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UBC Theses and Dissertations

Identifying stakeholders' values and preferences for management of Pacific herring (Clupea pallasii) fisheries in British Columbia, Canada Scott, Jeffrey

Abstract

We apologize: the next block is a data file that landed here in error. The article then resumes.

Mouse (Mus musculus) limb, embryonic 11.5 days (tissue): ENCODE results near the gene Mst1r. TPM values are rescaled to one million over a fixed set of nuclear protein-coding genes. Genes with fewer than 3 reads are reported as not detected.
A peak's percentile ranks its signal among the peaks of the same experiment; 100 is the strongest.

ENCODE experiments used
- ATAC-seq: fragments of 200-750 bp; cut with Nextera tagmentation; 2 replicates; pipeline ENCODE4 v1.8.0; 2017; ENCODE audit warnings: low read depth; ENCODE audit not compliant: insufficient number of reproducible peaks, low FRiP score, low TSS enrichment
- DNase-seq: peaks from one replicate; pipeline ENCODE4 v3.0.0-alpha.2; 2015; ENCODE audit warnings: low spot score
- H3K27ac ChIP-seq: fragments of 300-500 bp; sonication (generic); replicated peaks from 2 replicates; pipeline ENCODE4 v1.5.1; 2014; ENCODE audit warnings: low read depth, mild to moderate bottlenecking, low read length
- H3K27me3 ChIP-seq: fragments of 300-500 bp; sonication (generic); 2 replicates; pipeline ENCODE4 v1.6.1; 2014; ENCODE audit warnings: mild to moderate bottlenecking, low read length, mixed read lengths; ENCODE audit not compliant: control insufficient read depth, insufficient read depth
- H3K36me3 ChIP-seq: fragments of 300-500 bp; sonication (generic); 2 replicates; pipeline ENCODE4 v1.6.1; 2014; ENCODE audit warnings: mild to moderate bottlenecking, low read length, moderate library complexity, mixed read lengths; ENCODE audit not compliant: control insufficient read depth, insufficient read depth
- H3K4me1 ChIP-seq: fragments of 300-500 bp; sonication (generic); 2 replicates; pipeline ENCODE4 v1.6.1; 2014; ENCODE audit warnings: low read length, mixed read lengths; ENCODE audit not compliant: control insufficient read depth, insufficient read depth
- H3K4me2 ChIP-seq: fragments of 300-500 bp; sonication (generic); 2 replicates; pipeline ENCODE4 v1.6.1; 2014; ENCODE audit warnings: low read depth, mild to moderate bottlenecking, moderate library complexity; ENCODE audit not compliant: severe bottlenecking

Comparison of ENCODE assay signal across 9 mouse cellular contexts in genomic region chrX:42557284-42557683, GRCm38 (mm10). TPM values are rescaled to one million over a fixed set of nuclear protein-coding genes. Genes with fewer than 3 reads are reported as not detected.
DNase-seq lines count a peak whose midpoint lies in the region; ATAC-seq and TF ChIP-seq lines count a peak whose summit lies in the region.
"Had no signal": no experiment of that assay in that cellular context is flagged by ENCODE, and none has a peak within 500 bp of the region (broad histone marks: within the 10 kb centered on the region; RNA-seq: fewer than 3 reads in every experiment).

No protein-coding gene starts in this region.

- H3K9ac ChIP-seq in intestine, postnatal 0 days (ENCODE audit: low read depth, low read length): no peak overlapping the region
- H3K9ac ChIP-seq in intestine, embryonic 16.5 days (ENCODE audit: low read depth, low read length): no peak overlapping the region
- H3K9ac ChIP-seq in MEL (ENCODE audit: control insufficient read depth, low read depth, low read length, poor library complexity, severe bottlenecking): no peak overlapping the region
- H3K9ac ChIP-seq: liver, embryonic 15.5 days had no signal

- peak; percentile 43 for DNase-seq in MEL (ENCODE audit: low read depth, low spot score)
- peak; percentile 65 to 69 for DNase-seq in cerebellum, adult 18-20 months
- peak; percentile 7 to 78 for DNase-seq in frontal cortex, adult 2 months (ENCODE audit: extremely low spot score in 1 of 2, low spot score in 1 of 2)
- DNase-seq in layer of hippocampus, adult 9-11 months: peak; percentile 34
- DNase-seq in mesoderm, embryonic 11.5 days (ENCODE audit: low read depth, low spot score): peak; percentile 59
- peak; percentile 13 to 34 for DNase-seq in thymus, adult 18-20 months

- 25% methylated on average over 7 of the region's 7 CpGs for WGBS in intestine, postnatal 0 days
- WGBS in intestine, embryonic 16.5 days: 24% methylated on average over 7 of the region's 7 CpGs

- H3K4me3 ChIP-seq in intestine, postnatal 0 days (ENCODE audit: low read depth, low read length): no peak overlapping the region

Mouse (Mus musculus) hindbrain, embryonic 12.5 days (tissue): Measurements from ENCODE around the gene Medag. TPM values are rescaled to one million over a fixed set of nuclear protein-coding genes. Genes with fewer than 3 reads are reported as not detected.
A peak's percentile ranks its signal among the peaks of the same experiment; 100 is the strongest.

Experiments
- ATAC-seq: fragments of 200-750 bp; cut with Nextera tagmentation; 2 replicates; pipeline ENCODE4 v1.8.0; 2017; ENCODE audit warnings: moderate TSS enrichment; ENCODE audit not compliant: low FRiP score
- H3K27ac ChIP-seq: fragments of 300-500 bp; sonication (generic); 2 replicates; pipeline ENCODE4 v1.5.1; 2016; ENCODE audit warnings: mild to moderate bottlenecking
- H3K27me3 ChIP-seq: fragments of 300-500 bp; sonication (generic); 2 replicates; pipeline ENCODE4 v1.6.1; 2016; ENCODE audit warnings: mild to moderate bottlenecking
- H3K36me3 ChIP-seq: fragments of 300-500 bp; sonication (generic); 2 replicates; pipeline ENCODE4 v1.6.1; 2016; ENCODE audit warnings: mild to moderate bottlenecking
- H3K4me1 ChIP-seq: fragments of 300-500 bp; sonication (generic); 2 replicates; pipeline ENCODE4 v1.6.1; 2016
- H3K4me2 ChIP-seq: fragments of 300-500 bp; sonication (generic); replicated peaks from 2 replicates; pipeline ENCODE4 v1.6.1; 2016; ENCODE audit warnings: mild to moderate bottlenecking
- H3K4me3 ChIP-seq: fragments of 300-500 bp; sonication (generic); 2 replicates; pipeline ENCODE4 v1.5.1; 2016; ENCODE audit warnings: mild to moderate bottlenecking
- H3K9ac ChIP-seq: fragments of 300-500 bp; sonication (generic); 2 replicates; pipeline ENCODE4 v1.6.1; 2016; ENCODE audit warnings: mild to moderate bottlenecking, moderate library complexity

It is said that fisheries management is concerned with managing people, rather than fish. Often managers must make difficult decisions under conditions of uncertain scientific predictions, conflicting demands from stakeholder groups, or high risk of harm to the resource and/or its users. Previous publications have applied decision theory and management theory to fisheries management, but such approaches may not acknowledge the legitimacy of all competing viewpoints and values. Post-normal science, on the other hand, does so explicitly, and aims to resolve conflicts through collaborative effort based on high-quality information. This thesis explores the issues surrounding political conflicts over Pacific herring (Clupea pallasii) fisheries management in British Columbia, Canada in the 2010s, with a focus on the herring stocks in Haida Gwaii waters. These fisheries offer a unique yet generalizable case of stakeholder conflict, and an opportunity to examine that conflict’s root causes through my own original framework that parses normative from descriptive claims made by competing groups, to ascertain what those groups consider quality information and desired outcomes. I present here research conducted by an interdisciplinary team between 2015 and 2017 as part of a larger project, which employed a novel value- and ecosystem-based management approach methodology developed by Lam et al. to investigate the normative values, descriptive beliefs and fishery management preferences of 47 individuals in Haida Gwaii and 28 British Columbian herring fishery participants. The semi-structured interviews within the values-based component consisted of values-ranking and management scenario-preference exercises, an exercise associating respondents’ values with management scenarios, and open-ended questions on respondents’ experience and beliefs about herring and its fisheries. Analysis tabulated respondents’ value priorities and scenario preferences, and investigated descriptive beliefs about herring stocks. Results provide evidence that stakeholder groups’ nominal values are quite similar, while their preferences for management of herring stocks in Haida Gwaii are starkly different, and potentially influenced by level of trust in the opposing group and in management. This suggests that trust-building between opposing stakeholder groups, and between management and stakeholders, is a necessary first step toward conflict resolution.

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